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Newcastle upon Tyne
2006-01-23: We went back to Newcastle Upon Tyne at the weekend to pick up my free participant's picture from the Spencer Tunick event last summer. The exhibition's on at the Baltic till the 26 March 2006. This isn't my free picture, it's a snap of me standing in front of one of the exhibits. I'm only in the shot once, so you can put away your magnifying glass. I'm the clothed one on this pic
If you buy one of these notebooks, you have a product with a photograph of my penis on it. How bloody weird is that? Maybe if I'm vague and mysterious enough in conversation I can have people thinking I'm a dildo model. My penis as product
The press has written about the exhibition The Guardian, The Sun, Sunderland Echo, Saga magazine.
Newcastle is a really fantastic city. We were there for two nights wandering around. We never felt unsafe, that's the first thing. It's an incredibly friendly party place, and it's not just for young people, those out on the town were of all ages. We came away with a very positive view on life.
I'm theorising here, but, it's not that big a city. I'm wondering whether it got a great historical sense of solidarity because everyone will have depended on Tyne-based industries. In Scarborough you get glimpses of the sea between shops as you walk around, but in Newcastle it's the football stadium. You can see it from all over, and on Saturday we could hear the roar of the crowd from outside the Sage, across the river in Gateshead. That sound meant we felt involved, we knew the city was playing football today, and we knew how the game was going. I'm no follower of football, but that was an incredible feeling. The photograph shows the view from the Sage. The stadium is just to the right of the church steeple on the horizon, the horizontal strip of white light. Newcastle and its football stadium, 21 January 2006
Architecturally, it's breathtaking. The way the old and the new mix .. I've never seen any city do it better. Almost everywhere you can just spin around and get completely inspired, I kept thinking of Fritz Lang's Metropolis: The Sage, Gateshead under the Tyne bridge Old architecture and new are mixed beautifully in Newcastle upon Tyne What the previous picture opens into, Newcastle upon Tyne
The views from the Tyne Bridge are quite something, very continental I thought: View from the Tyne bridge, 21 January 2006 View from the Tyne bridge, 21 January 2006 View from the Tyne bridge, 21 January 2006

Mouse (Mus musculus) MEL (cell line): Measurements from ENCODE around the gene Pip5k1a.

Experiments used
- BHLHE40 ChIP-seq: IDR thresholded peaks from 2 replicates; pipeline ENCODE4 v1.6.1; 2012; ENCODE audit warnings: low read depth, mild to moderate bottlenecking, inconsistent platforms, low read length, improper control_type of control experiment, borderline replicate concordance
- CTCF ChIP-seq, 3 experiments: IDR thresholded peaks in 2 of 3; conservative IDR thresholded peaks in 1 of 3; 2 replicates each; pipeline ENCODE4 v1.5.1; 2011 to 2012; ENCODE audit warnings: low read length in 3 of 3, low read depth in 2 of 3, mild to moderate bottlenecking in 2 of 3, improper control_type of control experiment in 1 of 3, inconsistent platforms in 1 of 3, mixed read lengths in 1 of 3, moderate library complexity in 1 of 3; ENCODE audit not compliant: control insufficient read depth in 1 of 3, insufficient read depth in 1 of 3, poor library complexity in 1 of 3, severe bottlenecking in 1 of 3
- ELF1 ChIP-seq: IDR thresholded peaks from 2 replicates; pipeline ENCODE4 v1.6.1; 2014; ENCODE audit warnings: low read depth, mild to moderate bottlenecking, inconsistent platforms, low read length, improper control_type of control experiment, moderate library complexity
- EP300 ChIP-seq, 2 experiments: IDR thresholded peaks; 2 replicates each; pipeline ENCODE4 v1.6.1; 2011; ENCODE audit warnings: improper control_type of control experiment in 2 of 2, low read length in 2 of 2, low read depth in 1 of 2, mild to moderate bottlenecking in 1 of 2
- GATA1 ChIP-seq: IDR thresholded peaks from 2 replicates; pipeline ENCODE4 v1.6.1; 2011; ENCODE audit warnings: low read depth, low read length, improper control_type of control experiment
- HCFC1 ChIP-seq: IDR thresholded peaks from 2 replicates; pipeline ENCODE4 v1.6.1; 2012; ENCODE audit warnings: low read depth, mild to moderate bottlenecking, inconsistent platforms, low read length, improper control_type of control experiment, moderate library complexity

The Sage is very special, it reminded us of Corbusier's Villa Roche in Paris in that it's completely satisfying whichever way you view it.The Sage, Gateshead The Sage, Gateshead The Sage, Gateshead The Sage, Gateshead & the Millennium Bridge The Sage, Gateshead at dusk from Quayside, Newcastle upon Tyne
The council seems to have paid out on some sculpture Sculpture on the council building
.. this time a David WynneA sculpture by David Wynne at the council building
Is this Georgian? Probably. Is it sandstone? No idea, but if I ask someone will pop up and answer. I think it's Grey Street. It's blurred. That's because I was about to be run over by a bus. The architecture's very impressive when it's in all directions. Weird, it must not have been bombed in the war, yet Newcastle, being a big industrial city with lots of shipyards and docks, would surely have been a worthwhile target. Grey Street, Newcastle upon Tyne, 21 Jan 2006
Bob Trollops is a very much recommended (by us) vegetarian pub (with Ruddles on draught) on the Quayside, and is in a 17th century timber framed building. Bob Trollop's vegetarian pub, Quayside, Newcastle upon Tyne, 21 Jan 2006
Just for the record, we stayed in the Holiday Inn Express, Waterloo Square which was very nice indeed. Normally we'd look for something a little more individual, but the service here was incredibly friendly and fast .. booking in was "I have a reservation", "Thank you sir what name is it?" "Allsopp, John Allsopp", "OK, would you sign here please, and here's your keycard". "Is that it?" "Unless there's anything else I can help you with". We asked for a quiet room and got one. Breakfast was self serve and great, we even sat in the lounge on Saturday night when we got back and relaxed on the sofas and the bar lady explained new fangled young people's drinks to us. Parking's a faff tho, it's basically elsewhere at additional cost, but I think they're building a new car park.
What more can I say, we feel like we've had a week's holiday. Must do some work now. (Tunick: next - previous)

By John Allsopp
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